Chapter 7

So Close, and Yet — So Far

“It doesn’t matter how beautiful your theory is,
it doesn’t matter how smart you are.
If it doesn’t agree with experiment, it’s wrong.”
~ Richard Feynman

We’ve Got This… Or Do We?

By the close of the 1700s it looked like we had our understanding of the physical world pretty well set. All it needed was a little tidying up.

In the 1800s it all started to unravel.

The theories that came out of the scientific revolution from folks like Galileo, Copernicus, Newton, et al matched how the real world works. Pretty well. So well, in fact, that there was a sort of feedback loop. Given these new understandings, new and more accurate experiments were possible.

Some of the new experiments in the 1800s began to show the flaws in the Newtonian worldview. Experiments dug into phenomena that revealed aspects of our universe that were acting outside of the old worldview. Or even contradicted it.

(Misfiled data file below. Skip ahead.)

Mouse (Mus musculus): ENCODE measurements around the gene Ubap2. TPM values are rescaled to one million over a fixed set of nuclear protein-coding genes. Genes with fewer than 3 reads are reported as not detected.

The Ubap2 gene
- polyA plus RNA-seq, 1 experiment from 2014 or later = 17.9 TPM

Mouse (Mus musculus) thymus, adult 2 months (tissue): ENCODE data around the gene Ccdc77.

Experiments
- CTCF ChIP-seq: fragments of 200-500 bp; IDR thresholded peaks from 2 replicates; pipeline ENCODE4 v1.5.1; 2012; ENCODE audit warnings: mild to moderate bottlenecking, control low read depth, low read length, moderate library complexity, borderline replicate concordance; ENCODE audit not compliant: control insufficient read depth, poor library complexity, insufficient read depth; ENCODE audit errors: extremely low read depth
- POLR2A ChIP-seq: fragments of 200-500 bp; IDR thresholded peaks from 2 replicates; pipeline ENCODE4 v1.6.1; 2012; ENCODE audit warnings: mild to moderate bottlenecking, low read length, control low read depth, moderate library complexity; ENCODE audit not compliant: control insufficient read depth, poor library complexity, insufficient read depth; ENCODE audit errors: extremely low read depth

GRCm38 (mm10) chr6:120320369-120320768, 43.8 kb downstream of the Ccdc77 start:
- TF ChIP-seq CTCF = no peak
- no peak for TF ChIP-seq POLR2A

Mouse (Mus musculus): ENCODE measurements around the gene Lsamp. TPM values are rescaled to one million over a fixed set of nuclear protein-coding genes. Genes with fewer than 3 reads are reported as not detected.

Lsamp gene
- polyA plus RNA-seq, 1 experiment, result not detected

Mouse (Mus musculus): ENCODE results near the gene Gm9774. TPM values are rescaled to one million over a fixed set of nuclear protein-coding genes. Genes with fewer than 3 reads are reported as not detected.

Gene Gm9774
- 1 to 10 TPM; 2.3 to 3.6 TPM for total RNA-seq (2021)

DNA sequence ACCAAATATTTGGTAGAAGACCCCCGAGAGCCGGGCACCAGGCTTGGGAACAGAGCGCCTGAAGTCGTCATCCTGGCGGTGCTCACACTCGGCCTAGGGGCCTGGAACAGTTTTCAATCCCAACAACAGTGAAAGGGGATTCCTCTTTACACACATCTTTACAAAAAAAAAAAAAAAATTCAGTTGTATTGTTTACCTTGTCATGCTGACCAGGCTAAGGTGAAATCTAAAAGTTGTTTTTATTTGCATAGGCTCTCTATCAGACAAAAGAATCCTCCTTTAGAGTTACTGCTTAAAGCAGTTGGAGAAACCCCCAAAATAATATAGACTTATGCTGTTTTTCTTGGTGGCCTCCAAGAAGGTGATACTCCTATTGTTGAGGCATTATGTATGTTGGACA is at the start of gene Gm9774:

This chapter has no do-this-at-home activity. No links. This (very short) chapter is here to set you up for the revelations that eventually required scientists to create the special and general theories of relativity.

This little chapter is just to give you fair warning. Like in the original Matrix movie when Morpheus says “This will feel a little weird.”

The following chapter is about real-world facts (observed phenomena, as the scientists like to say). But those facts are truly strange. Those facts required the development of bizarre new theories to describe the squishy nature of space and time, and the warped nature of the universe at large.